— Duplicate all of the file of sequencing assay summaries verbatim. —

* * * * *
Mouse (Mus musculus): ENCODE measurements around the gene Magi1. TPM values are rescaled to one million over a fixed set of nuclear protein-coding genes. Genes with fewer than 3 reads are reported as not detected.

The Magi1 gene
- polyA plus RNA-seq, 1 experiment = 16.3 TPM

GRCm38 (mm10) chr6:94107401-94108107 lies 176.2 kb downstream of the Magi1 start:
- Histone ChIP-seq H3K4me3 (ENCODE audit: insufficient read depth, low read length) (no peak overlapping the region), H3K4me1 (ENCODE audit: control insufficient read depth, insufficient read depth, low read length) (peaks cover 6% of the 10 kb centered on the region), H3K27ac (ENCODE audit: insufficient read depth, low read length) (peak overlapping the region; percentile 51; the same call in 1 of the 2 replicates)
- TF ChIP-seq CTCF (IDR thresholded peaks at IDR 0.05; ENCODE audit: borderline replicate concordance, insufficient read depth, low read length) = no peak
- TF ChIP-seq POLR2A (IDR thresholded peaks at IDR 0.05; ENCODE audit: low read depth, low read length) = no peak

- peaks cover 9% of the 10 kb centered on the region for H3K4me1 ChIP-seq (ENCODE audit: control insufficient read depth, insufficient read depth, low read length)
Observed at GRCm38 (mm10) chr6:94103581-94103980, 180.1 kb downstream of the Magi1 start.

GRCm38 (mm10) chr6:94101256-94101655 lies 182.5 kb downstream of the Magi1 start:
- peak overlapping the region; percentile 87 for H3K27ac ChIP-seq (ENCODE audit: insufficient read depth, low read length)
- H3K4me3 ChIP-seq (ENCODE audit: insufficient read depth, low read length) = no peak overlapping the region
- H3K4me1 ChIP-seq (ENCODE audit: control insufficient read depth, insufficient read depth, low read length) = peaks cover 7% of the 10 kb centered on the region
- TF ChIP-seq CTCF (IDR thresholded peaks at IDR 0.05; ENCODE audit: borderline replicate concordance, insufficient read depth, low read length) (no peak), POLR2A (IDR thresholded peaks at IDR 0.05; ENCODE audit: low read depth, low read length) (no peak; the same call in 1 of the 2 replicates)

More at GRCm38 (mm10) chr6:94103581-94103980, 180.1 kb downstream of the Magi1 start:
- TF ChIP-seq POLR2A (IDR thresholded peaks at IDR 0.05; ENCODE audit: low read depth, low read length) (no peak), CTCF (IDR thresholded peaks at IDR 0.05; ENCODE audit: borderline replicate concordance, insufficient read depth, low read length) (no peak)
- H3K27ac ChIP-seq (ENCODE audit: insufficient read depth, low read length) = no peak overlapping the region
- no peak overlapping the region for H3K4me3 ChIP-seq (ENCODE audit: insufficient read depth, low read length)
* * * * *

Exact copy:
Mouse (Mus musculus): ENCODE measurements around the gene Magi1. TPM values are rescaled to one million over a fixed set of nuclear protein-coding genes. Genes with fewer than 3 reads are reported as not detected.

The Magi1 gene
- polyA plus RNA-seq, 1 experiment = 16.3 TPM

GRCm38 (mm10) chr6:94107401-94108107 lies 176.2 kb downstream of the Magi1 start:
- Histone ChIP-seq H3K4me3 (ENCODE audit: insufficient read depth, low read length) (no peak overlapping the region), H3K4me1 (ENCODE audit: control insufficient read depth, insufficient read depth, low read length) (peaks cover 6% of the 10 kb centered on the region), H3K27ac (ENCODE audit: insufficient read depth, low read length) (peak overlapping the region; percentile 51; the same call in 1 of the 2 replicates)
- TF ChIP-seq CTCF (IDR thresholded peaks at IDR 0.05; ENCODE audit: borderline replicate concordance, insufficient read depth, low read length) = no peak
- TF ChIP-seq POLR2A (IDR thresholded peaks at IDR 0.05; ENCODE audit: low read depth, low read length) = no peak

- peaks cover 9% of the 10 kb centered on the region for H3K4me1 ChIP-seq (ENCODE audit: control insufficient read depth, insufficient read depth, low read length)
Observed at GRCm38 (mm10) chr6:94103581-94103980, 180.1 kb downstream of the Magi1 start.

GRCm38 (mm10) chr6:94101256-94101655 lies 182.5 kb downstream of the Magi1 start:
- peak overlapping the region; percentile 87 for H3K27ac ChIP-seq (ENCODE audit: insufficient read depth, low read length)
- H3K4me3 ChIP-seq (ENCODE audit: insufficient read depth, low read length) = no peak overlapping the region
- H3K4me1 ChIP-seq (ENCODE audit: control insufficient read depth, insufficient read depth, low read length) = peaks cover 7% of the 10 kb centered on the region
- TF ChIP-seq CTCF (IDR thresholded peaks at IDR 0.05; ENCODE audit: borderline replicate concordance, insufficient read depth, low read length) (no peak), POLR2A (IDR thresholded peaks at IDR 0.05; ENCODE audit: low read depth, low read length) (no peak; the same call in 1 of the 2 replicates)

More at GRCm38 (mm10) chr6:94103581-94103980, 180.1 kb downstream of the Magi1 start:
- TF ChIP-seq POLR2A (IDR thresholded peaks at IDR 0.05; ENCODE audit: low read depth, low read length) (no peak), CTCF (IDR thresholded peaks at IDR 0.05; ENCODE audit: borderline replicate concordance, insufficient read depth, low read length) (no peak)
- H3K27ac ChIP-seq (ENCODE audit: insufficient read depth, low read length) = no peak overlapping the region
- no peak overlapping the region for H3K4me3 ChIP-seq (ENCODE audit: insufficient read depth, low read length)